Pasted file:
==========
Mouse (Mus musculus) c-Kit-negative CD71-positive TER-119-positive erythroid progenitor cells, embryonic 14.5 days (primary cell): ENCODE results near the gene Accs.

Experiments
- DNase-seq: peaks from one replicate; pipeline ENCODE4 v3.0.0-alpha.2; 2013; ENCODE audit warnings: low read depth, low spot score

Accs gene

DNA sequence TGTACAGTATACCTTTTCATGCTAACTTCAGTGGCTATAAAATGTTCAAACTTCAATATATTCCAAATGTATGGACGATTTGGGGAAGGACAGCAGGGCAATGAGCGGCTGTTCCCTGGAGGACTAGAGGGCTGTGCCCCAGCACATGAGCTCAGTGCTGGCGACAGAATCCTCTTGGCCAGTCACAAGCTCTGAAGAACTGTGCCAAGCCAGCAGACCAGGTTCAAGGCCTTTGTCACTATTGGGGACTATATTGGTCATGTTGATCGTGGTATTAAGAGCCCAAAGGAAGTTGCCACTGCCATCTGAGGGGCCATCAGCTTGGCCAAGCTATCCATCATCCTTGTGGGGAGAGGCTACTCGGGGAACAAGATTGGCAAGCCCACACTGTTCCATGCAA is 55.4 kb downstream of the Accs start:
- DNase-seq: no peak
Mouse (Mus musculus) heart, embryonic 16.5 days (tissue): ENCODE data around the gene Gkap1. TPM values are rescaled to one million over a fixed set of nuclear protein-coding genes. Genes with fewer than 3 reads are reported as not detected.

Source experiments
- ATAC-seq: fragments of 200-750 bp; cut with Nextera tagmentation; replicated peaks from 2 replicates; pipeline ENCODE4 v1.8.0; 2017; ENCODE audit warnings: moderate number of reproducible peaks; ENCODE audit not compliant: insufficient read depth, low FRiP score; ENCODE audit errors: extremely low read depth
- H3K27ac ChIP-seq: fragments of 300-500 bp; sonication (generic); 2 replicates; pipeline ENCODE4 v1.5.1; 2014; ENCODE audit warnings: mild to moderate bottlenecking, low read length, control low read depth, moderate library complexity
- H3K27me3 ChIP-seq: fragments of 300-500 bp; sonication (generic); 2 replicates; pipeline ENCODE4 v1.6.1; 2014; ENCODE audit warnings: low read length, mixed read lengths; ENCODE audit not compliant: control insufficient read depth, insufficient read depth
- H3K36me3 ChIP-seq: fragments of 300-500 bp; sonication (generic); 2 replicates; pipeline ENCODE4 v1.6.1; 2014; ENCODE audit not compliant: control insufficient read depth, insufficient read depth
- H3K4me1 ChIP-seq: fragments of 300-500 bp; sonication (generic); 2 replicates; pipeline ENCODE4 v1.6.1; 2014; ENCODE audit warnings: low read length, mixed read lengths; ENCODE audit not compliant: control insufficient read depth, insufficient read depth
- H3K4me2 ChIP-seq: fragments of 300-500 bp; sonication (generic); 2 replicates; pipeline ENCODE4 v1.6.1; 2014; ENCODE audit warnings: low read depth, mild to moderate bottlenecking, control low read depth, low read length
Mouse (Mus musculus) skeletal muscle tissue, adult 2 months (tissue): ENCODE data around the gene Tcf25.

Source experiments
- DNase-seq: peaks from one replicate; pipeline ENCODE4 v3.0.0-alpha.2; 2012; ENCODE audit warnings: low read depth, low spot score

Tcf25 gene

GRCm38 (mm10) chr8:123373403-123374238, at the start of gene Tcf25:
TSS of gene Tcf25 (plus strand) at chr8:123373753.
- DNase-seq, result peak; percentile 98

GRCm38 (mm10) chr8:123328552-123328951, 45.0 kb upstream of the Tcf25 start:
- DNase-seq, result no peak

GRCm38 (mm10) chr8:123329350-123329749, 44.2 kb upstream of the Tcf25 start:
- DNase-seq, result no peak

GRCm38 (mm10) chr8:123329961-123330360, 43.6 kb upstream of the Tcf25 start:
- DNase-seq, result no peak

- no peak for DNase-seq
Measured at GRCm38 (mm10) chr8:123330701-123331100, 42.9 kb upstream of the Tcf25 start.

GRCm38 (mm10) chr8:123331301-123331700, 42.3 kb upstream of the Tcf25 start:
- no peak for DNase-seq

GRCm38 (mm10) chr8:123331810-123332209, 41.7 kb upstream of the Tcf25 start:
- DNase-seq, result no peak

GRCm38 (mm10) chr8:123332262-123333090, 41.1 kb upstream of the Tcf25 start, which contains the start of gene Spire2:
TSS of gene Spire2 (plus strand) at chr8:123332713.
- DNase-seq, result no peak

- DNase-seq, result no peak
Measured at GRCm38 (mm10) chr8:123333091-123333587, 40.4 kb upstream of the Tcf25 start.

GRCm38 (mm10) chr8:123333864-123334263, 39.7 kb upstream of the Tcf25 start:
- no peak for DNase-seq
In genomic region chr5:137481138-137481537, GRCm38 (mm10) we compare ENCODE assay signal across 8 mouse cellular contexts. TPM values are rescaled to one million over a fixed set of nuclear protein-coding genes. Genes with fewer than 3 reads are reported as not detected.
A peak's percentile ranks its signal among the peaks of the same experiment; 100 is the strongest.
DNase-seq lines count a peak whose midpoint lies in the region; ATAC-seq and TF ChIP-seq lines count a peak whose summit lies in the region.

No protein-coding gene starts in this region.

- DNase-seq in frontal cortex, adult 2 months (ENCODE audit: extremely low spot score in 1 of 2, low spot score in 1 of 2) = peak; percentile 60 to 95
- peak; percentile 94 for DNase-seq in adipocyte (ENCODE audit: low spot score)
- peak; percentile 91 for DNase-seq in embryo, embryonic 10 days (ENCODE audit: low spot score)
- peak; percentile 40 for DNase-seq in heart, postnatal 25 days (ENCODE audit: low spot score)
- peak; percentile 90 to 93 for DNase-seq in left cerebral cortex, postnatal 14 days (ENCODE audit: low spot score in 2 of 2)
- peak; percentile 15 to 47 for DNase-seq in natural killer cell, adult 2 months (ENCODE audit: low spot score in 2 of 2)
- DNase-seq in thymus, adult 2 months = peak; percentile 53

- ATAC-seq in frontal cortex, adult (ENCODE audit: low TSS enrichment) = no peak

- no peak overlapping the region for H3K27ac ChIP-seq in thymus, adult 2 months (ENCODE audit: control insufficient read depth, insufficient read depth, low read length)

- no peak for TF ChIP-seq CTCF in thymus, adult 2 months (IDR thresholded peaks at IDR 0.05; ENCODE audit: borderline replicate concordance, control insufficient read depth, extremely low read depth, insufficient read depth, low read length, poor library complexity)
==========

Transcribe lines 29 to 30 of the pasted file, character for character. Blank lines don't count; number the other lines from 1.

Measured at GRCm38 (mm10) chr8:123330701-123331100, 42.9 kb upstream of the Tcf25 start.

GRCm38 (mm10) chr8:123331301-123331700, 42.3 kb upstream of the Tcf25 start: